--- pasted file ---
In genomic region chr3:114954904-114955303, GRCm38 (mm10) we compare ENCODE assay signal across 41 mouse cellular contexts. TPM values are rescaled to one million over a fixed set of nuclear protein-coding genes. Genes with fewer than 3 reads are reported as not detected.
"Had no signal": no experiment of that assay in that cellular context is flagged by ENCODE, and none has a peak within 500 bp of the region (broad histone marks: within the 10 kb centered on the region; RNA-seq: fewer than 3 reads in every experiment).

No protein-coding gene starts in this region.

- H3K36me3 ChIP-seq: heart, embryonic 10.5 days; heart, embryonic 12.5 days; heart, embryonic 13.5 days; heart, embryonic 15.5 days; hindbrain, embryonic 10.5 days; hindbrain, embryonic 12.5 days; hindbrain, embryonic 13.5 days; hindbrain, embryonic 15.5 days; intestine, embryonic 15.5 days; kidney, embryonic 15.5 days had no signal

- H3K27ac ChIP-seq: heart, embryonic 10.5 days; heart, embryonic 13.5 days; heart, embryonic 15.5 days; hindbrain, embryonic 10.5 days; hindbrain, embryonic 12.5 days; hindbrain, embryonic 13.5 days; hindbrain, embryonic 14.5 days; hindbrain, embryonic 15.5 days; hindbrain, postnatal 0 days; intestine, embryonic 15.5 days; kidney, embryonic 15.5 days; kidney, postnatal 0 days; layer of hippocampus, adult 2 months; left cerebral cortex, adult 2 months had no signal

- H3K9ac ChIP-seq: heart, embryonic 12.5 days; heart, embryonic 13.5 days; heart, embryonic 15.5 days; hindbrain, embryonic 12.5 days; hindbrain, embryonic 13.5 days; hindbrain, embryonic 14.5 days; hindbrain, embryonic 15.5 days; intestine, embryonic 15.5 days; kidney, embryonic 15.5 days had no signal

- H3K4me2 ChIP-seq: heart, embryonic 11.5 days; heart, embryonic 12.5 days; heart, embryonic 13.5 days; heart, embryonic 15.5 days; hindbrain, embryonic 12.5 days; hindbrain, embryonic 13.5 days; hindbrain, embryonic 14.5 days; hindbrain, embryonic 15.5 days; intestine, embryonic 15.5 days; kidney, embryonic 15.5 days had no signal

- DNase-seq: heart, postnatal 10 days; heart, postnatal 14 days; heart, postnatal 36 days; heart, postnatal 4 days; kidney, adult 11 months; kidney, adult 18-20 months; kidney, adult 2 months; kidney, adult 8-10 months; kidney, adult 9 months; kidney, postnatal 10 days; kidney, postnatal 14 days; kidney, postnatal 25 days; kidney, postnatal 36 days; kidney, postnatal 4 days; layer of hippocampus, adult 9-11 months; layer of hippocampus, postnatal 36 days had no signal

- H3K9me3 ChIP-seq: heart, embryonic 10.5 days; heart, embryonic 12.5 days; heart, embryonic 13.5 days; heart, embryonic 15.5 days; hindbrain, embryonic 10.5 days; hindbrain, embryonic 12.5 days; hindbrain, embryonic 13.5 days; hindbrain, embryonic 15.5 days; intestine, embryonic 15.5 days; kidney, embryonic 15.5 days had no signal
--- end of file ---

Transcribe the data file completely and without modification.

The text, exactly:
In genomic region chr3:114954904-114955303, GRCm38 (mm10) we compare ENCODE assay signal across 41 mouse cellular contexts. TPM values are rescaled to one million over a fixed set of nuclear protein-coding genes. Genes with fewer than 3 reads are reported as not detected.
"Had no signal": no experiment of that assay in that cellular context is flagged by ENCODE, and none has a peak within 500 bp of the region (broad histone marks: within the 10 kb centered on the region; RNA-seq: fewer than 3 reads in every experiment).

No protein-coding gene starts in this region.

- H3K36me3 ChIP-seq: heart, embryonic 10.5 days; heart, embryonic 12.5 days; heart, embryonic 13.5 days; heart, embryonic 15.5 days; hindbrain, embryonic 10.5 days; hindbrain, embryonic 12.5 days; hindbrain, embryonic 13.5 days; hindbrain, embryonic 15.5 days; intestine, embryonic 15.5 days; kidney, embryonic 15.5 days had no signal

- H3K27ac ChIP-seq: heart, embryonic 10.5 days; heart, embryonic 13.5 days; heart, embryonic 15.5 days; hindbrain, embryonic 10.5 days; hindbrain, embryonic 12.5 days; hindbrain, embryonic 13.5 days; hindbrain, embryonic 14.5 days; hindbrain, embryonic 15.5 days; hindbrain, postnatal 0 days; intestine, embryonic 15.5 days; kidney, embryonic 15.5 days; kidney, postnatal 0 days; layer of hippocampus, adult 2 months; left cerebral cortex, adult 2 months had no signal

- H3K9ac ChIP-seq: heart, embryonic 12.5 days; heart, embryonic 13.5 days; heart, embryonic 15.5 days; hindbrain, embryonic 12.5 days; hindbrain, embryonic 13.5 days; hindbrain, embryonic 14.5 days; hindbrain, embryonic 15.5 days; intestine, embryonic 15.5 days; kidney, embryonic 15.5 days had no signal

- H3K4me2 ChIP-seq: heart, embryonic 11.5 days; heart, embryonic 12.5 days; heart, embryonic 13.5 days; heart, embryonic 15.5 days; hindbrain, embryonic 12.5 days; hindbrain, embryonic 13.5 days; hindbrain, embryonic 14.5 days; hindbrain, embryonic 15.5 days; intestine, embryonic 15.5 days; kidney, embryonic 15.5 days had no signal

- DNase-seq: heart, postnatal 10 days; heart, postnatal 14 days; heart, postnatal 36 days; heart, postnatal 4 days; kidney, adult 11 months; kidney, adult 18-20 months; kidney, adult 2 months; kidney, adult 8-10 months; kidney, adult 9 months; kidney, postnatal 10 days; kidney, postnatal 14 days; kidney, postnatal 25 days; kidney, postnatal 36 days; kidney, postnatal 4 days; layer of hippocampus, adult 9-11 months; layer of hippocampus, postnatal 36 days had no signal

- H3K9me3 ChIP-seq: heart, embryonic 10.5 days; heart, embryonic 12.5 days; heart, embryonic 13.5 days; heart, embryonic 15.5 days; hindbrain, embryonic 10.5 days; hindbrain, embryonic 12.5 days; hindbrain, embryonic 13.5 days; hindbrain, embryonic 15.5 days; intestine, embryonic 15.5 days; kidney, embryonic 15.5 days had no signal